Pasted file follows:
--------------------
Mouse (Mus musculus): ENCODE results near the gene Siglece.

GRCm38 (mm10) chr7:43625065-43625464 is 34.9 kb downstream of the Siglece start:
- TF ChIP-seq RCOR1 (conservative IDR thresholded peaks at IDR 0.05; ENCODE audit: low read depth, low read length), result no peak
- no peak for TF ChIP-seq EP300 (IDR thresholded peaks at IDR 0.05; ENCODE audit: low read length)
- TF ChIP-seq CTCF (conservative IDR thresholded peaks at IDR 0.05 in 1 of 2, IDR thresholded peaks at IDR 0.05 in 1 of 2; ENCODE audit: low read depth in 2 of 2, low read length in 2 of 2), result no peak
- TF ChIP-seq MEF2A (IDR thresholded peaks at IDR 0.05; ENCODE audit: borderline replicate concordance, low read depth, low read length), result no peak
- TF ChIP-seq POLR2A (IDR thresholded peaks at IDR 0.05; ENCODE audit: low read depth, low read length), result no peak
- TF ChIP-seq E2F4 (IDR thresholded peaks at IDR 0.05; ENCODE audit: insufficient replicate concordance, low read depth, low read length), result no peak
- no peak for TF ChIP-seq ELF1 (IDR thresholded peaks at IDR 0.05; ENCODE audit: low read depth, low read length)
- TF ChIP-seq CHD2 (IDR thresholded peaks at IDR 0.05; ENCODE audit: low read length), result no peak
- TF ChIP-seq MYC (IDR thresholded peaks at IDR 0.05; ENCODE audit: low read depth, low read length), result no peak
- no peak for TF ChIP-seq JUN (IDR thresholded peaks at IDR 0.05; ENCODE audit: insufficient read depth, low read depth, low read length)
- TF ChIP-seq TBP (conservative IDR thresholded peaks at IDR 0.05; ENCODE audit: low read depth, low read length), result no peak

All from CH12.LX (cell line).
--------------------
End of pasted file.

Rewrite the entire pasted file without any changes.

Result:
Mouse (Mus musculus): ENCODE results near the gene Siglece.

GRCm38 (mm10) chr7:43625065-43625464 is 34.9 kb downstream of the Siglece start:
- TF ChIP-seq RCOR1 (conservative IDR thresholded peaks at IDR 0.05; ENCODE audit: low read depth, low read length), result no peak
- no peak for TF ChIP-seq EP300 (IDR thresholded peaks at IDR 0.05; ENCODE audit: low read length)
- TF ChIP-seq CTCF (conservative IDR thresholded peaks at IDR 0.05 in 1 of 2, IDR thresholded peaks at IDR 0.05 in 1 of 2; ENCODE audit: low read depth in 2 of 2, low read length in 2 of 2), result no peak
- TF ChIP-seq MEF2A (IDR thresholded peaks at IDR 0.05; ENCODE audit: borderline replicate concordance, low read depth, low read length), result no peak
- TF ChIP-seq POLR2A (IDR thresholded peaks at IDR 0.05; ENCODE audit: low read depth, low read length), result no peak
- TF ChIP-seq E2F4 (IDR thresholded peaks at IDR 0.05; ENCODE audit: insufficient replicate concordance, low read depth, low read length), result no peak
- no peak for TF ChIP-seq ELF1 (IDR thresholded peaks at IDR 0.05; ENCODE audit: low read depth, low read length)
- TF ChIP-seq CHD2 (IDR thresholded peaks at IDR 0.05; ENCODE audit: low read length), result no peak
- TF ChIP-seq MYC (IDR thresholded peaks at IDR 0.05; ENCODE audit: low read depth, low read length), result no peak
- no peak for TF ChIP-seq JUN (IDR thresholded peaks at IDR 0.05; ENCODE audit: insufficient read depth, low read depth, low read length)
- TF ChIP-seq TBP (conservative IDR thresholded peaks at IDR 0.05; ENCODE audit: low read depth, low read length), result no peak

All from CH12.LX (cell line).